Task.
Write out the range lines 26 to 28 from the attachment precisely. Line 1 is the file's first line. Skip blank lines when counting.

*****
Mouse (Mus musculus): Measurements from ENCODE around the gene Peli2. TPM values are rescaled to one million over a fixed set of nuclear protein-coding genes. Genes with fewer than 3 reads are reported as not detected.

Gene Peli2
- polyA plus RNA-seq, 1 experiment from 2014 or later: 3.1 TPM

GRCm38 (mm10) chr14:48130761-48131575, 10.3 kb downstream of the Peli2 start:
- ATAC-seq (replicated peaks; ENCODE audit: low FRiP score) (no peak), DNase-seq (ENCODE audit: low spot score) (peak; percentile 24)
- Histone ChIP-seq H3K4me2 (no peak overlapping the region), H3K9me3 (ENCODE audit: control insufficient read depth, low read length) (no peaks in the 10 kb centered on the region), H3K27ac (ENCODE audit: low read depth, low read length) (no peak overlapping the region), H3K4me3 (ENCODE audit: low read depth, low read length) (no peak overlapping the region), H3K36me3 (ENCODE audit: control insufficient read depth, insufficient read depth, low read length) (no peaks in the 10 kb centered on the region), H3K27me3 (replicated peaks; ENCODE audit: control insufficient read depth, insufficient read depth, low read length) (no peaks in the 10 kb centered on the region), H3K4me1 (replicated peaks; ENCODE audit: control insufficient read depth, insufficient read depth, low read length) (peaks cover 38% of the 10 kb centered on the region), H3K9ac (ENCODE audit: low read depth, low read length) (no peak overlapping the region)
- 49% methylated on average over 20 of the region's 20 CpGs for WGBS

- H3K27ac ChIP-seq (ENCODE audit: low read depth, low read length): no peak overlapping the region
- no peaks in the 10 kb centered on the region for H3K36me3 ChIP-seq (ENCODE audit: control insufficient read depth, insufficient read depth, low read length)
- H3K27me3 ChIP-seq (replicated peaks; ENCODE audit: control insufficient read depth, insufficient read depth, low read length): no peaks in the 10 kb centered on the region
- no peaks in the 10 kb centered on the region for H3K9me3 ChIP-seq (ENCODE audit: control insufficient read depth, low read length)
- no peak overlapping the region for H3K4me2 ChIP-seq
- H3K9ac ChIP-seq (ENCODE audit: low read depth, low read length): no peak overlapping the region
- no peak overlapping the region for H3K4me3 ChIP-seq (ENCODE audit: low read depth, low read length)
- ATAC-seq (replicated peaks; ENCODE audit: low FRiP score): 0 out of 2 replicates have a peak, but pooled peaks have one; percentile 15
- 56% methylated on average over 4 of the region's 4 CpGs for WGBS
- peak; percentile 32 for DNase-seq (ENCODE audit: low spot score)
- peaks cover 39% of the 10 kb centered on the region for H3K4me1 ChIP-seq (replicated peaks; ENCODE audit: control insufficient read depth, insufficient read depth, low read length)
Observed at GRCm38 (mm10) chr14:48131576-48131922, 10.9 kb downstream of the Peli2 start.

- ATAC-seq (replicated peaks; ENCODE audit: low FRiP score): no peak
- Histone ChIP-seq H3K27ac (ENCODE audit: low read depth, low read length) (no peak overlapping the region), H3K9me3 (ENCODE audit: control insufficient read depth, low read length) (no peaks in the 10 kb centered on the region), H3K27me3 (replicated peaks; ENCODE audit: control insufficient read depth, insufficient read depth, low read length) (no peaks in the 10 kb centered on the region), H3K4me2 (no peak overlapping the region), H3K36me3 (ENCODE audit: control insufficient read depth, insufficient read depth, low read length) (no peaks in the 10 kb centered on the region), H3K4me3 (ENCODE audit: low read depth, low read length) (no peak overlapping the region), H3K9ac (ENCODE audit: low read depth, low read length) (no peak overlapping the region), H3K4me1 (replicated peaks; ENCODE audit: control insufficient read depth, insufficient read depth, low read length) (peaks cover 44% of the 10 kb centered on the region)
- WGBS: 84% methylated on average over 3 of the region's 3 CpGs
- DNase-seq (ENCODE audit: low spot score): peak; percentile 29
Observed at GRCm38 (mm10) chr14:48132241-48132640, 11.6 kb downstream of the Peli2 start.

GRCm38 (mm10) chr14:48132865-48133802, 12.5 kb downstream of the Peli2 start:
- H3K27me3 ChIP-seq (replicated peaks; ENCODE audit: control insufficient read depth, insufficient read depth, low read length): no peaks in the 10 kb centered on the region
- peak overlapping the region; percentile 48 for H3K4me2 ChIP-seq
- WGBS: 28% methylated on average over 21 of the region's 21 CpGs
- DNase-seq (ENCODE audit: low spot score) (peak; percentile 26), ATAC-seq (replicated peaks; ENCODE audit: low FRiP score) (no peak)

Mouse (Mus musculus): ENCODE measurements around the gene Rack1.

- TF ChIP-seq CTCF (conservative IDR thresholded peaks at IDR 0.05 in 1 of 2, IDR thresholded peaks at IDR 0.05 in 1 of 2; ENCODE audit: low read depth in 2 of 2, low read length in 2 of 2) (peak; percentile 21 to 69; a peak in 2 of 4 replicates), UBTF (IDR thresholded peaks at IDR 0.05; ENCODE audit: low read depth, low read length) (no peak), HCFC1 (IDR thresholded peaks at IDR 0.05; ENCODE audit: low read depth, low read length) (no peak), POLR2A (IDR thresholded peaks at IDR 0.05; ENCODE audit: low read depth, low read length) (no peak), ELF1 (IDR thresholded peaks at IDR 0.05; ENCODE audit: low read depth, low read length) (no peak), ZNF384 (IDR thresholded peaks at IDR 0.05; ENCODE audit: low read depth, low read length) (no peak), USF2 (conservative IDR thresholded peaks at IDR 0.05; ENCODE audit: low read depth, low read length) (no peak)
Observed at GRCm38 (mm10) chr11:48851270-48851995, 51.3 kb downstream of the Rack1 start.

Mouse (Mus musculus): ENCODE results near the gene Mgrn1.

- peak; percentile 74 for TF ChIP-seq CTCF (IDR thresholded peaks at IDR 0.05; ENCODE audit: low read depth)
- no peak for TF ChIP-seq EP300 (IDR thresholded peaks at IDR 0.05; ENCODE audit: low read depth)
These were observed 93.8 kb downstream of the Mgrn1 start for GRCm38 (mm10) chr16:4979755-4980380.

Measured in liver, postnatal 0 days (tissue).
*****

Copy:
- H3K27me3 ChIP-seq (replicated peaks; ENCODE audit: control insufficient read depth, insufficient read depth, low read length): no peaks in the 10 kb centered on the region
- peak overlapping the region; percentile 48 for H3K4me2 ChIP-seq
- WGBS: 28% methylated on average over 21 of the region's 21 CpGs